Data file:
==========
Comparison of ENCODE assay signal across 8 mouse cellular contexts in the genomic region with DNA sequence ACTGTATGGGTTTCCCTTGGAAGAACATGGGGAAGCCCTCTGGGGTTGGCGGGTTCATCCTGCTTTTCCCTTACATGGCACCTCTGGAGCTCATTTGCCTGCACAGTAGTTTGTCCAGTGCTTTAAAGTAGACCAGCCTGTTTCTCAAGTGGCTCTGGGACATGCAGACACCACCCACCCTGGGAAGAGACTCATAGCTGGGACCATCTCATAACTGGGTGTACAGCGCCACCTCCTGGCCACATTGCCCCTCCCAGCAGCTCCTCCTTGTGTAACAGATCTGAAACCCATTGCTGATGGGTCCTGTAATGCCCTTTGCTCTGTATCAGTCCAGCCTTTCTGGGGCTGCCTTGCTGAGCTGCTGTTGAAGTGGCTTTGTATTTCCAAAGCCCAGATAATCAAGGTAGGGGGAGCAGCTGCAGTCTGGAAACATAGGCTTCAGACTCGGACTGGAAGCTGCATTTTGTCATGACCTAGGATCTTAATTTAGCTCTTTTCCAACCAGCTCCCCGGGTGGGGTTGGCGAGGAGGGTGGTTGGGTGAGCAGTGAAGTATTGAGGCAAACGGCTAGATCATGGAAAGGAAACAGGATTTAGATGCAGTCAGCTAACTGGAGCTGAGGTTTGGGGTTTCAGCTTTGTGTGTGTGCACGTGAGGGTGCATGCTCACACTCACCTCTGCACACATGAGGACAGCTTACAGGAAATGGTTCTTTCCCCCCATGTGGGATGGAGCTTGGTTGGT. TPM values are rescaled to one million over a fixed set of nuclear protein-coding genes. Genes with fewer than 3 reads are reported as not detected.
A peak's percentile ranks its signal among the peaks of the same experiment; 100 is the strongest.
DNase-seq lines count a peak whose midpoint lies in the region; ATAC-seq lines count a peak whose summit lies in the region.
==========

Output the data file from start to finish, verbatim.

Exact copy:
Comparison of ENCODE assay signal across 8 mouse cellular contexts in the genomic region with DNA sequence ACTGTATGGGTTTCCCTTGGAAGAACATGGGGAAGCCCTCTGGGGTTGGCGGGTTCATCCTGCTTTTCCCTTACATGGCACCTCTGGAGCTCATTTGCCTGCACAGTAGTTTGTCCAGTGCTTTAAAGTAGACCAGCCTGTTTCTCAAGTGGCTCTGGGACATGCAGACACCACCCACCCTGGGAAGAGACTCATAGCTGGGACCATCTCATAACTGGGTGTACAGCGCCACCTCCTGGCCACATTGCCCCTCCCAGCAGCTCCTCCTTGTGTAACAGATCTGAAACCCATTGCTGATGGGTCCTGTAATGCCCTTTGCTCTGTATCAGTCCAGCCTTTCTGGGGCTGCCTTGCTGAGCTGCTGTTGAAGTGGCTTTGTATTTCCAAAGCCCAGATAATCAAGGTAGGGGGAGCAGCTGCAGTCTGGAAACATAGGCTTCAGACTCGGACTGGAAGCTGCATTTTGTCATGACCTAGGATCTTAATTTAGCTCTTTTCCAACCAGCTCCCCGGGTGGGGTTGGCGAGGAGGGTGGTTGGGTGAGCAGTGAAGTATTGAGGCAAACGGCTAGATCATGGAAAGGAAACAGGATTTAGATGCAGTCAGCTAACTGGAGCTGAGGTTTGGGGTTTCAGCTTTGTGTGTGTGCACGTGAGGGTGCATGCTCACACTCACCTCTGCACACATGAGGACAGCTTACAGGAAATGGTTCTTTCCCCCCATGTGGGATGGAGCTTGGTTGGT. TPM values are rescaled to one million over a fixed set of nuclear protein-coding genes. Genes with fewer than 3 reads are reported as not detected.
A peak's percentile ranks its signal among the peaks of the same experiment; 100 is the strongest.
DNase-seq lines count a peak whose midpoint lies in the region; ATAC-seq lines count a peak whose summit lies in the region.